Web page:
D
C
B
A

I will not grade any "harder" than the above. However, if the class mean drops below 75, I will grade more leniently.

Course Policies

Attendance is important for doing well in this course.  Absenteeism can directly lower your grade if you miss a quiz or a graded activity.  Let me know in advance (e-mail is good) if you plan to miss for a valid reason (e.g., your team is on the road, you are sick, you have a family emergency).  If you miss a quiz or exam because of an emergency, let me know as soon as possible, and provide proof of the emergency. "Proof" can consist of a name and phone number of a parent or authority figure who knows your situation.

Homework may consist of working problems from the textbook or questions I come up with.  Homework will not be accepted after it has been graded. If you foresee yourself missing a deadline because of an excusable absence, again, let me know ahead of time. Homework will be scored on completeness and correctness, but not every problem will be corrected. It is ok to compare with your peers.  The "homework" part of your grade will include participation in activities.

Quizzes will be given on non-exam weeks.  They will consist of 5-10 multiple choice/short answer questions.  They cover the assigned reading and especially the material discussed in class.  They may be given without notice.  You can only make up a quiz that was missed because of a valid conflict or emergency.  Also, you can only make up the quiz before the answers are revealed (usually the next period). For this reason, I will drop your lowest quiz score.

Exams will be given roughly every 3 weeks. These will weigh most heavily towards your class grade. The final exam will be comprehensive, but will emphasize the last 2-3 weeks of material.

Disruptions You can ask questions during class, and talk during group activities, but in general you shouldn't talk while the professor is talking. Anything that distracts your teacher or your neighbors is hindering the learning process.  Class begins at 10:00 AM.  Don't be late or you may face public humiliation. You might also miss a quiz.   In general, do not disrupt the class or you may be asked to leave.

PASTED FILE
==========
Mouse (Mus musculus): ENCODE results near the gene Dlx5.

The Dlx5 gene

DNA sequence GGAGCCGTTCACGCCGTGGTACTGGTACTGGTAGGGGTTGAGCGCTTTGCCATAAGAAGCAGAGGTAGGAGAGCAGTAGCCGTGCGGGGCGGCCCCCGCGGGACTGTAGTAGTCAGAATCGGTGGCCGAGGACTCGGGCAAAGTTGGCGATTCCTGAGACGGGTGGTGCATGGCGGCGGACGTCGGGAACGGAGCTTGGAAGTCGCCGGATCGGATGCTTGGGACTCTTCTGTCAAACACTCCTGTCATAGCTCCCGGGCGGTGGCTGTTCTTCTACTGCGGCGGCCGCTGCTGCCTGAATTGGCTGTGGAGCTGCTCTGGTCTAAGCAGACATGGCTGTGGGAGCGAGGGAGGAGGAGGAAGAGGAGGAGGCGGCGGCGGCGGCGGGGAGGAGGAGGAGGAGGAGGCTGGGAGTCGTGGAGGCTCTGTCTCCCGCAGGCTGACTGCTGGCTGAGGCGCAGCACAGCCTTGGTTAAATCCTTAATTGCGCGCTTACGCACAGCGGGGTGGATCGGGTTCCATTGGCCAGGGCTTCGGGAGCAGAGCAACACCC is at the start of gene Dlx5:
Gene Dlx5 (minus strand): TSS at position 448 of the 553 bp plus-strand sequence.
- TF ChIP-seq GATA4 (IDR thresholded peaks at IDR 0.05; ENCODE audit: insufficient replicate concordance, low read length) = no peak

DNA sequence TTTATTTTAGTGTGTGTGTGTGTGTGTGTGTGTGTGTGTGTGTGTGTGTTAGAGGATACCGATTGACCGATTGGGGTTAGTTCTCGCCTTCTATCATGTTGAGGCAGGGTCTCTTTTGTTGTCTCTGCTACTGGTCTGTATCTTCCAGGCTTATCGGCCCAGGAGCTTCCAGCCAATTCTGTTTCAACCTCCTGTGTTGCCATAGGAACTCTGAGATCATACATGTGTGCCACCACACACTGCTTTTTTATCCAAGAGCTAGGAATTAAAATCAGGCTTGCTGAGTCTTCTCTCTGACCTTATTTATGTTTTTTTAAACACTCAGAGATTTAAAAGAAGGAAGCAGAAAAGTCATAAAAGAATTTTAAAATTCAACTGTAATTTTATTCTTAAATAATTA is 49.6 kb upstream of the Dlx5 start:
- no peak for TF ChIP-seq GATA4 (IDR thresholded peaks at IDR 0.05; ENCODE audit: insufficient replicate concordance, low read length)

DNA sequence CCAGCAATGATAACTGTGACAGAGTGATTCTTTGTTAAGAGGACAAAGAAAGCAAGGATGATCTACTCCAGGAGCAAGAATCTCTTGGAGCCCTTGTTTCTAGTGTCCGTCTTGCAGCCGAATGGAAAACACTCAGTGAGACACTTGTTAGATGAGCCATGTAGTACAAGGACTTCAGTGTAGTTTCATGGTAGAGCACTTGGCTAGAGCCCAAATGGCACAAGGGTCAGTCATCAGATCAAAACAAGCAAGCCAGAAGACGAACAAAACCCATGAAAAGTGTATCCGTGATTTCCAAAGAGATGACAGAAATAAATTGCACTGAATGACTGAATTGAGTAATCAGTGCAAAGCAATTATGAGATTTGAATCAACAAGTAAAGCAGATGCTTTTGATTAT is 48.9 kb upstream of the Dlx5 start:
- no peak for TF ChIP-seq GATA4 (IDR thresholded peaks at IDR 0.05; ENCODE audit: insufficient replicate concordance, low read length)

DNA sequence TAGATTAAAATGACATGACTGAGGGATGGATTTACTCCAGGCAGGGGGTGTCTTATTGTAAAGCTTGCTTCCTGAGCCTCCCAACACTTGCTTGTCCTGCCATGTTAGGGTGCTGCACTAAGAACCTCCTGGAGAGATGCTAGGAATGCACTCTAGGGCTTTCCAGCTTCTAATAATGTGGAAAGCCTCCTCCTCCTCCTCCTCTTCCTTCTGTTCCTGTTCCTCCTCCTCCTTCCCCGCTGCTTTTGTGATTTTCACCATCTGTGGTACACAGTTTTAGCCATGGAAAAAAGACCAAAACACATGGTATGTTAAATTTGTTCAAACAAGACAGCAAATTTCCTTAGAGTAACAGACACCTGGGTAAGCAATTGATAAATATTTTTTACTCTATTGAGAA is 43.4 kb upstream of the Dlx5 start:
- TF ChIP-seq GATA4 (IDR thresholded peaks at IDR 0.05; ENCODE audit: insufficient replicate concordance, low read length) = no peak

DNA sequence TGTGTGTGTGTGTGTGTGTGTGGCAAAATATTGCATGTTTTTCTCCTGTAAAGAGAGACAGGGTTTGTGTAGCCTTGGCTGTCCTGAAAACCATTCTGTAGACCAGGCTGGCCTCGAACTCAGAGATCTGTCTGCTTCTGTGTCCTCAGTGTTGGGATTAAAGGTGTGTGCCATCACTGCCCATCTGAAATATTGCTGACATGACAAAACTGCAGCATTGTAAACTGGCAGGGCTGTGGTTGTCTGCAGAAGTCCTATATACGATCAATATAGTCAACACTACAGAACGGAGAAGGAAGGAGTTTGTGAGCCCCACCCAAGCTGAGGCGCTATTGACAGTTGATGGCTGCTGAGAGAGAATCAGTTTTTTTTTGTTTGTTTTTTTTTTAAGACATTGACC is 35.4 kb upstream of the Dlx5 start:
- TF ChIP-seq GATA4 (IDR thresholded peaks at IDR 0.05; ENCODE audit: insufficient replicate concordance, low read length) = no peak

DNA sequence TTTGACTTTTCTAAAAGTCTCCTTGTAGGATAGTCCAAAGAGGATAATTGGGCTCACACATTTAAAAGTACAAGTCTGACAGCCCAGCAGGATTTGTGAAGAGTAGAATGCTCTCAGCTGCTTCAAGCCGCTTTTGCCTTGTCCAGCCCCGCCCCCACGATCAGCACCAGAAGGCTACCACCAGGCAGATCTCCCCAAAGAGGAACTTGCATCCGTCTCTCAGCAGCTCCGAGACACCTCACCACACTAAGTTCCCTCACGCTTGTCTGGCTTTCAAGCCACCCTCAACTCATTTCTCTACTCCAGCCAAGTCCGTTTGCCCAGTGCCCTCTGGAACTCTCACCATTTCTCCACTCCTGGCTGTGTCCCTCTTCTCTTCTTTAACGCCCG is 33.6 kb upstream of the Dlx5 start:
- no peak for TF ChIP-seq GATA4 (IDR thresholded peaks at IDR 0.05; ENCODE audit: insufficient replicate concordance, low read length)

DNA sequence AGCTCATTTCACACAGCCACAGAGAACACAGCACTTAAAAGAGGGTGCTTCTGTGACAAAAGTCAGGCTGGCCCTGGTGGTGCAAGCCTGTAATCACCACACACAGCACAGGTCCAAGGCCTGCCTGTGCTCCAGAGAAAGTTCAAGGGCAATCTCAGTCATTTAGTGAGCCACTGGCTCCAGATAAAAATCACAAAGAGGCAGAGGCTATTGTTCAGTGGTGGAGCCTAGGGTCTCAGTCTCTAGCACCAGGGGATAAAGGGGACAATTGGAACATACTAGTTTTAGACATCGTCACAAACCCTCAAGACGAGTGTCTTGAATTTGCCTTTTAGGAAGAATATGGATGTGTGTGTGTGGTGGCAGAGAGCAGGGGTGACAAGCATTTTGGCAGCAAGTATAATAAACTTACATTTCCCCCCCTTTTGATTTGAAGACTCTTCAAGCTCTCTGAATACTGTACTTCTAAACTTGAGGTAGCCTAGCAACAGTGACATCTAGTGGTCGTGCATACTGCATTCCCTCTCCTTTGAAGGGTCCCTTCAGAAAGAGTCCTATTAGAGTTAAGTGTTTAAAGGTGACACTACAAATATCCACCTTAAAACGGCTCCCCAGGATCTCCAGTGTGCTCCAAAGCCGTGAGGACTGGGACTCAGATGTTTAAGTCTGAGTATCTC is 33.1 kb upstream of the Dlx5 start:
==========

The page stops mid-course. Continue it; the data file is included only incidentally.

Academic Misconduct The College of A&S has a Code for Academic Student Conduct and forms for reporting students. Academic integrity is one of the basic principles of a university community. Ohio Northern University encourages and expects the highest standards of academic honesty from all students. The A&S code states that cheating, plagiarism, and other forms of academic dishonesty are subject to disciplinary action. In PHYS 1061 (this class), the biggest temptation will be to look at another person's work during tests. Do not wear caps during quizzes or exams or store information on electronic devices. The penalty for cheating is a zero score for the quiz or exam.

Calculators. I encourage you to use a calculator in this class.

Tutoring is available. You are welcome to drop by during my office hours, or you can try to make an appointment. I will look for a previous astronomy student to provide tutoring. Stay tuned.  You can also try the tutors provided by A&S, although they may not have astronomy experience, they can probably grasp any physics or math in this class. Science tutoring sessions usually occur on Thursday evenings, starting at 7:00 PM.
 

Schedule (tentative):

Week of Topic Chapter(s) Graded material (not complete)
3/7
Syllabus. Survey of Universe. 1 quiz1
3/14
Naked Eye Universe - the celestial sphere 1 quiz2
3/21
History of Cosmology 2 Exam I
3/28
Starlight and spectroscopy.
3,4 quiz3
4/4
The Sun and Stars. Properties.
16,17 quiz4
4/11
Stellar evolution 19,20 quiz5
4/18
Exotic, evolved stars 21,22 Exam II.
4/22-25
EASTER -- --
4/26
The Galaxy 23 quiz6
5/2
Galaxies 24,25 quiz7
5/9
Cosmology.  26,27 quiz8
5/17 Tues
Final at 8:00-10:00, usual classroom. _ Comprehensive Final exam.

 

  Cool Astro Links Pinkney's Homepage The ONU Physics Homepage Hyperphysics